~rep = Bus.audio(s, 2);

Pmono(\fx, *[\trig : Pwrand([0, 1, 2], [0.4, 0.3, 0.3], inf),
\grid: Prand([1/2, 1/4, 1/8, 1/16], inf),
\bit: Prand([7, 10, 8, 24], inf),
\sample: Pwhite(1000, 10100, inf),
\lag: Pwhite(0, 0.1, inf),
\in: ~rep,
\dur: 1/8]).play(quant: 4);

Whatever you send to ~rep will be processed by the fx SynthDef (be careful with the order of execution, or use Group to be on the safe side). If you have already SynthDefs for the single effects you would like to use, it is more convenient to send the audio to single busses, and then add a SynthDef at the tail of the synth chain containing a Select.ar Ugen which will choose among the different effects. You will have to run additional Pmonos to control the various parameters, though.
Notice that this approach to sequenced fx machines is quite expensive, since the various effects will run constantly on the server.
Anyway, in this simple case it sounds like

*You can use a similar approach in Max/Msp, Reaktor, etc.

## First L!vE K@ding session!

posted by on 2014.01.13, under Supercollider
13:

As promised, here’s my first live coding screencast! The video unfortunately turned out to be not very good: ffmpeg on Linux failed me miserably. I thought it was worth sharing anyways, so, here it is. 😉
Some comments: I have used some SynthDefs that I have already prepared and some samples that I have loaded beforehand. This is achieved by the tabs “initialize” and “synths” that you see in the video. This is not a “blank page” approach to live coding, but it’s what I have realized works for me, since I am more interested in improvising patterns than the actual sound synthesis (which I also did in this session, by the way). In particular, one of the SynthDefs which I am really liking is \looper, a custom made looper which allows me to capture audio from other synths and control its parameters to get nice glitchy patterns. I’m really liking it. On the other end, \pad_fm is a very simple pad with fm modulation. Of course, if anybody is interested in these SynthDefs I will certainly share.
Oh, also almost everything happens in ProxySpace.
Enjoy 😉

## Finite fields and musical phrasings

posted by on 2013.12.20, under Supercollider
20:

In this post I want to talk about musical phrasings in algorithmic composition and algebra over finite fields. Yep, algebra, so brace yourself  :-).
I am pretty sure you have been exposed to clock arithmetic: basically, you consider integer numbers modulo a natural number p. Now, in the case p is a prime, the commutative ring $\mathbb{Z}_{p}$ is actually a field with finite elements. There is a name for that, and it is finite field, or Galois* field.
Now consider a pxp-matrix A with entries in $\mathbb{Z}_{p}\:$: A will give us a map $\varphi_{A}$ from $\mathbb{Z}_{p}$ to itself via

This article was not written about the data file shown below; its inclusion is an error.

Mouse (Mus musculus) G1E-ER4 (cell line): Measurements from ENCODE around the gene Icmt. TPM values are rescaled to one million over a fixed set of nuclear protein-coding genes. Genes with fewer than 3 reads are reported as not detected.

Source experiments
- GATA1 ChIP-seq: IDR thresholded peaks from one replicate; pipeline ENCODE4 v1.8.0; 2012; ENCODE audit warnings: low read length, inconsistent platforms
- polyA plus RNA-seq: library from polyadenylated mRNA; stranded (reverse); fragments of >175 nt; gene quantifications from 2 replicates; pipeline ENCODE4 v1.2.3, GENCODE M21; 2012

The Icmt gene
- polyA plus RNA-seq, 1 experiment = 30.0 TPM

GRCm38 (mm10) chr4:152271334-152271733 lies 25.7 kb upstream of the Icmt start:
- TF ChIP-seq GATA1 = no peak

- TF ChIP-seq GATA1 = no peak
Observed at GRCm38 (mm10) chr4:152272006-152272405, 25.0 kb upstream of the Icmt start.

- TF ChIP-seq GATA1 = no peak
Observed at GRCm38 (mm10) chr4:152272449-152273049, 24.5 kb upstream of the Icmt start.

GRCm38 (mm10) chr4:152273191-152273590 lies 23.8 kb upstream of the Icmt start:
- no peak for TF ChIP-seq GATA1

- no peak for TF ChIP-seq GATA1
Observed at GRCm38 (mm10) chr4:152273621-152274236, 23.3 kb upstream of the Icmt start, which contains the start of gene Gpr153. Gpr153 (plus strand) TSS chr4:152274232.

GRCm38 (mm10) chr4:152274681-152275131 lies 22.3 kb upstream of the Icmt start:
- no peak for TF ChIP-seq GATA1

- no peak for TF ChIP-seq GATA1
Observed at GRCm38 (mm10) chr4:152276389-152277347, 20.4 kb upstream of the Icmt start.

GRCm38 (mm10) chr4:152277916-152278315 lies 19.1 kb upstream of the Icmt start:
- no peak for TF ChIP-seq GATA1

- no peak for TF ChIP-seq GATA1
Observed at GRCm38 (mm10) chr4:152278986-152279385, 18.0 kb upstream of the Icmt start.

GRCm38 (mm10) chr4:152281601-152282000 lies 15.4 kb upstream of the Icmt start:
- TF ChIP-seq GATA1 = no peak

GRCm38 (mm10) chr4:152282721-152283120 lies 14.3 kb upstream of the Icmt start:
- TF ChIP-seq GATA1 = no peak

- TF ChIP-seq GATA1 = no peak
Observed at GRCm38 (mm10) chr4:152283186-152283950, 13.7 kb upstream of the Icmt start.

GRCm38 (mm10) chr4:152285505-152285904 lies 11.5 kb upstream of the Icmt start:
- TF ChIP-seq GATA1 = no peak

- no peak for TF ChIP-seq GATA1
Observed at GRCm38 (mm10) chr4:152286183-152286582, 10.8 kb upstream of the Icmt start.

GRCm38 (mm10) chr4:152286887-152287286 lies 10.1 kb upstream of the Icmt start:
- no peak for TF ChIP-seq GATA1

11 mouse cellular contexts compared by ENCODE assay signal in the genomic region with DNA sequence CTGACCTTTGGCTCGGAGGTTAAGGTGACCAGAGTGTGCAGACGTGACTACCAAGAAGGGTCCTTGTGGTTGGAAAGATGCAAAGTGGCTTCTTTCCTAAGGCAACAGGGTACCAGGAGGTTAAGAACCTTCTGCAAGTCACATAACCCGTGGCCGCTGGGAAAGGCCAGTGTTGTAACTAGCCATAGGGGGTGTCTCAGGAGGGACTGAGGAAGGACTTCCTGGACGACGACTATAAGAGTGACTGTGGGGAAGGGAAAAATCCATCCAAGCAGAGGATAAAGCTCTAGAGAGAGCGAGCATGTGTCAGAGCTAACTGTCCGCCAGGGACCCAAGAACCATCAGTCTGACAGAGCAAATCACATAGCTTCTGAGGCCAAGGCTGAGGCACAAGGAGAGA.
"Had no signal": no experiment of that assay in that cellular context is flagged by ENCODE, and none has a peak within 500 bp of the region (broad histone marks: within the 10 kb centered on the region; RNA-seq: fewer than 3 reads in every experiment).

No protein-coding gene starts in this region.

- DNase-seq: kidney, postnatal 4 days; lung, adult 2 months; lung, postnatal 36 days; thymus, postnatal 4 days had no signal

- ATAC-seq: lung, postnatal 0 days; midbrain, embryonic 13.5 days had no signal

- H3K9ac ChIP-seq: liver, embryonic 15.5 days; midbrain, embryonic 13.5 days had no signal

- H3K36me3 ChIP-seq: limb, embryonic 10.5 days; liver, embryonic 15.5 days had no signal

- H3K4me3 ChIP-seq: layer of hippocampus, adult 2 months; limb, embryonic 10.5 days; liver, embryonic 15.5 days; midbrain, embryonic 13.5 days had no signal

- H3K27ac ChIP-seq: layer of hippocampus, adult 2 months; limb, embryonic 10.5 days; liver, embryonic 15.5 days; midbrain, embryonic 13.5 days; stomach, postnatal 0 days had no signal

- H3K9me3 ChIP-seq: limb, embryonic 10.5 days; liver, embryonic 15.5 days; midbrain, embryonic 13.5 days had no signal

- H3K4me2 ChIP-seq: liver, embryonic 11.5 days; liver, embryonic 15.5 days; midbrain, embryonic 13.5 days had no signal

$\varphi_{A}(i):=\sum_{j=0\ldots p-1}(A_{ij}\:j)\:{\rm mod}\:p$

where $A_{ij}$ are the entries of A. Now, consider a function f from $\mathbb{Z}_{p}$ to a finite set S, and consider the subgroup P of the group of permutations of p objects given by elements $\pi$ satifying

$f(\pi(i)) = f(i)$

If the function f is not injective, this subgroup will be not empty. Notice that for any function f of the type above, the matrix A gives us another function $A^{*}f$ defined as**

$A^{*}f(i):=f(\varphi_{A}(i))$

Now we can ask ourselves: given a function f, can we find a matrix A such that

$(A^{*})^{k}f = f$

for some natural number k? What this means is that we want to find a matrix such that applied k-times to the function f returns the function itself. This problem is equivalent to finding a matrix A such that

$A^{k} = \pi,\quad\pi\in{P}$

In the case in which the function f is injective, this coincides with the problem of finding idempotents matrices in a finite field: the fantastic thing is that they are known to exist***, and even better their number is known in many situations!
“Ok, now, what all of this has to do with musical phrasing?! No, seriously, I’m getting annoyed, what really? ”
I hear your concern, but as with almost everything in life, it’s just a matter of perspective. So, consider the set S as a set of pairs (pitch, duration) for a note. A function f above will tell us in which order we play a note and what is the duration of each note: in other words, it is a musical phrasing. By picking a matrix A, we can generate from f a new phrasing, given by the function $A^{*}f$, and we can reiterate the process. If A is such that it satisfies the condition above, after a finite number of steps, the phrasing will repeat. Hence, the following Supercollider code

s.boot;

SynthDef(\mall,{arg out=0,note, amp = 1;
var sig=Array.fill(3,{|n| SinOsc.ar(note.midicps*(n+1),0,0.3)}).sum;
var env=EnvGen.kr(Env.perc(0.01,1.2), doneAction:2);
Out.ar(out, sig*env*amp!2);

(
var matrix, index, ind, notes, times, n, a;

notes = [48, 53, 52, 57, 53, 59, 60] + 12;
times = [1/2, 1/2, 1, 1/2, 1/2, 1, 1]*0.5;
n = 7;
matrix = Array.fill(n,{Array.fill(n, {rrand(0, n-1);})});
index = (0..(n-1));

a = Prout({
inf.do({
ind = [];

matrix.collect({|row|
ind = ind ++ [(row * index).sum % n];
((row * index).sum % n).yield;
});
index = ind;

});
});

Pbind(*[\instrument: \mall, \index: a, \note: Pfunc({|ev| notes[ev[\index]];}), \dur:Pfunc({|ev|
times[ev[\index]];})]).trace.play;
)

s.quit;

represents a “sonification” of the probability distribution of finding a matrix A with the properties above, for p=7. We are assuming that the various matrices have equal probability to be generated in the code above.
So, how does this sound?
Like this

*By the way, you should check out the life of Galois, just to crush all your stereotypes about mathematicians. 😉